There are six major producers – all of which have deep roots in the island’s winemaking tradition - Geoff and Pam showed us a range of wines from D’Oliveira starting with a 5 year old medium sweet wine from Tinta Negra and ranging up to (or back to) a 1912 Verdelho. D’Oliveira is a highly traditional house with its roots in growing grapes rather than making and trading wines but when the Madeira trade was unable to export during the wartime blockades between 1914-18 and 1939-45 they were well-placed to buy up stocks of wine from struggling producers and begin to trade on their own account rather than through almacenistas (wholesalers).

The bulk of the Madeira wine industry is still in the traditional fortified wines but there has been some recent diversification under the aegis of the Madeira Wine Corporation into still wines (“where English wines were 25 years ago” said Geoff) and rum, with two distillers re-opening and beginning to export (look out for William Hinton).

The story of Madeira and its wines was woven round a nine-bottle showcase of fortified wines starting with three samples of the Tinta Negra wines and then working our way up (or should that be back?) through the years to the most expensive bottle the Club has collectively tasted – a fabulous 1912 Verdelho currently retailing at £609.

The three Tinta Negra wines were all medium sweet and 19% ABV. As we moved from a 5 year old (£21.70) to 10 year old (£36.70) and then to fifteen (£66.50), the greater complexity imparted by age became apparent though all three had that note of slightly burnt muscovado sugar and a hint of walnuts. Older wines also tend to higher acidity and darker colour.

We started climbing the quality ladder with a Sercial from 1999. The slightly lower sweetness (65 g/l)  compared to the 2000 Verdelho (80 g/l) that followed makes the latter a more versatile food wine and the former an excellent aperitif – though Geoff did suggest pairing the Sercial with an aged Comté cheese.    

Wines 6 and 7 were a 1993 Boal (96 g/l and £88.80 at RRP) and a 2000 Malvasia (>96 g/l and £66). The medium-sweet style of the Boal is what the first three wines were trying to emulate but there was far greater complexity in aroma with notes of orange peel and marked salinity in the mouth. Match with fresh pineapple suggested our presenters. The Malvasia was darker in colour and the aroma had more burnt sugar mixed with walnut, grapefruit peel, dark chocolate and truffles. This wine has the similar sugar level as some PX sherries but is fresh, clean and cool in the mouth unlike the richer and denser mouthfeel of the sherry.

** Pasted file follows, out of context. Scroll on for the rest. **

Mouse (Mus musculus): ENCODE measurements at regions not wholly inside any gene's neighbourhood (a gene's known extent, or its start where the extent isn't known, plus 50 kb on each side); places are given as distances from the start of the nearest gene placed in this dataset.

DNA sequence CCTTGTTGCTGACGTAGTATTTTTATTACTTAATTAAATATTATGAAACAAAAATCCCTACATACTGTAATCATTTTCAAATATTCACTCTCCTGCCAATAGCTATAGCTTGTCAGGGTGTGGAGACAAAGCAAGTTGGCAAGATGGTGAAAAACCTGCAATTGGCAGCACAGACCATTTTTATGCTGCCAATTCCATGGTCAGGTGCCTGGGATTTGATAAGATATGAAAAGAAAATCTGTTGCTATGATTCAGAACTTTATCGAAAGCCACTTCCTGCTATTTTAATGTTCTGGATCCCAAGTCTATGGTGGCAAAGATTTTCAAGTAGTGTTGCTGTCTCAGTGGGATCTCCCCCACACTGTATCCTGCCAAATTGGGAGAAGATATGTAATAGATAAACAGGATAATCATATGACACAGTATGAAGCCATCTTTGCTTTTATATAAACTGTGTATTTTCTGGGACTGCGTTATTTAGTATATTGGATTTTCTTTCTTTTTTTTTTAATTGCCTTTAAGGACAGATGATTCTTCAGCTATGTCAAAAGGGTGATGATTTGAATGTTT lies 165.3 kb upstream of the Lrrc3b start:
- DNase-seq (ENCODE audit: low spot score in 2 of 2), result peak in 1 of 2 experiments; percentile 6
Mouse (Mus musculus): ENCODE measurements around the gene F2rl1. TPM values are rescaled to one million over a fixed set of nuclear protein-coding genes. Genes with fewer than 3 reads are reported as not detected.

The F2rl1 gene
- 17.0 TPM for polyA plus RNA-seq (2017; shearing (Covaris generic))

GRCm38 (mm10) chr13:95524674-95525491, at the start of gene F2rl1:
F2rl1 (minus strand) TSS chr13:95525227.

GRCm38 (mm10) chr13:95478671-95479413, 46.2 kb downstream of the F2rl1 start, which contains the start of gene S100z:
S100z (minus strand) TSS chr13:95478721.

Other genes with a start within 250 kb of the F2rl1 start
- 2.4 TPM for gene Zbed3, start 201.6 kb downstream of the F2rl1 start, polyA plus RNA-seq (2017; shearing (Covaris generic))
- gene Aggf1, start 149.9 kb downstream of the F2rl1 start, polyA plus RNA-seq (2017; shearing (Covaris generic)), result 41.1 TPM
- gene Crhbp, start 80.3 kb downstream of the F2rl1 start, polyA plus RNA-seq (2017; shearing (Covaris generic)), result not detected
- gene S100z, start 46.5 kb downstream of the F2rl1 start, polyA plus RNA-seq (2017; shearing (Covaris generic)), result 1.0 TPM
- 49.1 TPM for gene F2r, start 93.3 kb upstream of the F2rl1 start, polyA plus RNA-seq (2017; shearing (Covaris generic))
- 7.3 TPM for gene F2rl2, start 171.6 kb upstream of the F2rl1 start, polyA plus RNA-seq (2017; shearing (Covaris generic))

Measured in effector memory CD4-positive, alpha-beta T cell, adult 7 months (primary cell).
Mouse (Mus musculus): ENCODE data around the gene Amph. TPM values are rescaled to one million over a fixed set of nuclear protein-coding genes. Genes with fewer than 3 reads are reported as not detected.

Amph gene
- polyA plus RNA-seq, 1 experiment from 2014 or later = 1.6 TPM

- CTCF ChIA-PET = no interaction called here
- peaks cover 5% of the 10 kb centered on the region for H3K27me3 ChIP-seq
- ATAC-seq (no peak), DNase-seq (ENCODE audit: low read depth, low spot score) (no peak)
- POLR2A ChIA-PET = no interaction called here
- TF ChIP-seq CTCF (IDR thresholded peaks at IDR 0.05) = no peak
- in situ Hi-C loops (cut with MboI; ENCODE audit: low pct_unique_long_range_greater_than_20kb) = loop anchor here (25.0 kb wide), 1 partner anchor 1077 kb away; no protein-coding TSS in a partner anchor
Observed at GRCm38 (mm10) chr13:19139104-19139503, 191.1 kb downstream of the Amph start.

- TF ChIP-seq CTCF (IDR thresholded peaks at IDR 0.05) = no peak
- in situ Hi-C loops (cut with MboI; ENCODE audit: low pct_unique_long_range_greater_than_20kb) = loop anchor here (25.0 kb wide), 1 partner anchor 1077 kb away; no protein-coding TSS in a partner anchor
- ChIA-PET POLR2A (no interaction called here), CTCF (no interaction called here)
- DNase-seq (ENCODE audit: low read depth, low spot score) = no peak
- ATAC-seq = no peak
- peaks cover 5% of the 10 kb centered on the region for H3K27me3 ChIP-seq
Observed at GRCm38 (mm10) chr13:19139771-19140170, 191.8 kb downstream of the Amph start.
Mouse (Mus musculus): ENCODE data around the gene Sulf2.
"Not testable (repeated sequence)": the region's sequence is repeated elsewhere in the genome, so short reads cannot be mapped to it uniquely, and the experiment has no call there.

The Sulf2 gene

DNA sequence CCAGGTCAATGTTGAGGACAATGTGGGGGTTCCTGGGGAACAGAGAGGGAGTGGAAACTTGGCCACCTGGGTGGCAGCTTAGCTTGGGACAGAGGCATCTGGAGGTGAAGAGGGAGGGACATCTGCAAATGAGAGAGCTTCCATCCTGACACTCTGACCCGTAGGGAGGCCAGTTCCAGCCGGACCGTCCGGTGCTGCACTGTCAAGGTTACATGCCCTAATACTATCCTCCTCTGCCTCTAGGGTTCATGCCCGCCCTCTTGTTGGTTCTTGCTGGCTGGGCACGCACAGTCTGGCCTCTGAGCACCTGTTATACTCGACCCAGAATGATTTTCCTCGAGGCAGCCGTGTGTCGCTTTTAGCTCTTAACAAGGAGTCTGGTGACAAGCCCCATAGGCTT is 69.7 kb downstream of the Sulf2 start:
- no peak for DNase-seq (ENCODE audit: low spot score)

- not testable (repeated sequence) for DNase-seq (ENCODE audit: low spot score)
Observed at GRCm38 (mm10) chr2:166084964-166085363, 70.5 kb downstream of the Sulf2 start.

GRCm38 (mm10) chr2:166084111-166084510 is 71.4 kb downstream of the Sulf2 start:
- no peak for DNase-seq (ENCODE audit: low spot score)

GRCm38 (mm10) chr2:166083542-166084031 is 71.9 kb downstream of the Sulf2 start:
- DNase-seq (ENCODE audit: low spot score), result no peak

The final two wines were both Verdelhos, the first from 1985, the final wine the 1912. Both these wines were fortified not with grape spirit but sugar cane spirit (the island’s other raw material which EU rules have now outlawed as a fortification agent). This gives a sharper, cleaner note to the sugar and both wines had an extraordinary freshness and clarity along complexity and concentration.   

For the record Geoff’s favourite wine is the 1966 Verdelho; Pam’s the 1937 Sercial.

This was a fabulous tasting and the generosity does not end there. Should any of us be visiting the island to sample the D’Oliveira wines he also offered us an out of the ordinary tasting. Finally, Geoff and Pam have very generously offered us all a discount of the standard retail prices – not just those we tasted but on the full range – so that 1912 Verdelho will be a saving of nearly £150. How’s that for a bargain?


GH: 25/10/19